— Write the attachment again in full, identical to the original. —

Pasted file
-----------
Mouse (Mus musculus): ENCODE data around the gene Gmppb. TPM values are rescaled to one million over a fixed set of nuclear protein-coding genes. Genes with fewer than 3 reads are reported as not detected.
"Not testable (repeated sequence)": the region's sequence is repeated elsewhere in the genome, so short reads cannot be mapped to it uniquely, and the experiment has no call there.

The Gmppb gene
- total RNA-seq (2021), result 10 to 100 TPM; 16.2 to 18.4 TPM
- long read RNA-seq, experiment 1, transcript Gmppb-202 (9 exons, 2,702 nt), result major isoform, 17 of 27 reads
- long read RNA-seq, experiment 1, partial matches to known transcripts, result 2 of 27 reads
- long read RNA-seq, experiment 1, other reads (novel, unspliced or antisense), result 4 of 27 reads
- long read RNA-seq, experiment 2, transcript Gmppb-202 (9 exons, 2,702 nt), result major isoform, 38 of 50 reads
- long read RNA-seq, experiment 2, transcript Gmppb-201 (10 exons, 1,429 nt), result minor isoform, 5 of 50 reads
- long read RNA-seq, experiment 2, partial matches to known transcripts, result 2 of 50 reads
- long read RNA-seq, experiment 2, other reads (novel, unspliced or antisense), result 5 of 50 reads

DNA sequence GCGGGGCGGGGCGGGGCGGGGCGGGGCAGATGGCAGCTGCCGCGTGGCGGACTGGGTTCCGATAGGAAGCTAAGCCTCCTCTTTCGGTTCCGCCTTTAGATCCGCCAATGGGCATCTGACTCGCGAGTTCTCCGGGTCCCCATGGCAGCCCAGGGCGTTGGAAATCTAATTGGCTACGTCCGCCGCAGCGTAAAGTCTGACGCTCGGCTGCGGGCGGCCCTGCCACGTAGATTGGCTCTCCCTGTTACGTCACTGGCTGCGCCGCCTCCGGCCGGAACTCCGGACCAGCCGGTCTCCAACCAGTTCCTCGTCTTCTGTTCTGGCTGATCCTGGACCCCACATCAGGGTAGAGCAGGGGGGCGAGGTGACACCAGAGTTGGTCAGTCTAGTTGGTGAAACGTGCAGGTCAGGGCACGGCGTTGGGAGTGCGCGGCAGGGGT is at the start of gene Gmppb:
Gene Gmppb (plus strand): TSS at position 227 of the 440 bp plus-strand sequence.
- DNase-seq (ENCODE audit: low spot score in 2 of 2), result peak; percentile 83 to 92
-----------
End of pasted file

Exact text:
Mouse (Mus musculus): ENCODE data around the gene Gmppb. TPM values are rescaled to one million over a fixed set of nuclear protein-coding genes. Genes with fewer than 3 reads are reported as not detected.
"Not testable (repeated sequence)": the region's sequence is repeated elsewhere in the genome, so short reads cannot be mapped to it uniquely, and the experiment has no call there.

The Gmppb gene
- total RNA-seq (2021), result 10 to 100 TPM; 16.2 to 18.4 TPM
- long read RNA-seq, experiment 1, transcript Gmppb-202 (9 exons, 2,702 nt), result major isoform, 17 of 27 reads
- long read RNA-seq, experiment 1, partial matches to known transcripts, result 2 of 27 reads
- long read RNA-seq, experiment 1, other reads (novel, unspliced or antisense), result 4 of 27 reads
- long read RNA-seq, experiment 2, transcript Gmppb-202 (9 exons, 2,702 nt), result major isoform, 38 of 50 reads
- long read RNA-seq, experiment 2, transcript Gmppb-201 (10 exons, 1,429 nt), result minor isoform, 5 of 50 reads
- long read RNA-seq, experiment 2, partial matches to known transcripts, result 2 of 50 reads
- long read RNA-seq, experiment 2, other reads (novel, unspliced or antisense), result 5 of 50 reads

DNA sequence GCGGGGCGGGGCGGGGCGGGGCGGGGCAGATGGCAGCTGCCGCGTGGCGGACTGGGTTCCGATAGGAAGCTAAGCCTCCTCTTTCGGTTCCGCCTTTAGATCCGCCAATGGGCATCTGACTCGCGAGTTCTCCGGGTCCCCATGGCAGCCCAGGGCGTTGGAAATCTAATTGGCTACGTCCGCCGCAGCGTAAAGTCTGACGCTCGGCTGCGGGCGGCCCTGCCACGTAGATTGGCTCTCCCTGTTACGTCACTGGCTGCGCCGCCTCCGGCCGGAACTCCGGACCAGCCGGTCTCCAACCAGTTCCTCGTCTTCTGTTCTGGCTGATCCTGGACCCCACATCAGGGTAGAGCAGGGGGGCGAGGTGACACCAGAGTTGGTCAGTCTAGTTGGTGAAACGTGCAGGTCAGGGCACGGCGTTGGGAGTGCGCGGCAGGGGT is at the start of gene Gmppb:
Gene Gmppb (plus strand): TSS at position 227 of the 440 bp plus-strand sequence.
- DNase-seq (ENCODE audit: low spot score in 2 of 2), result peak; percentile 83 to 92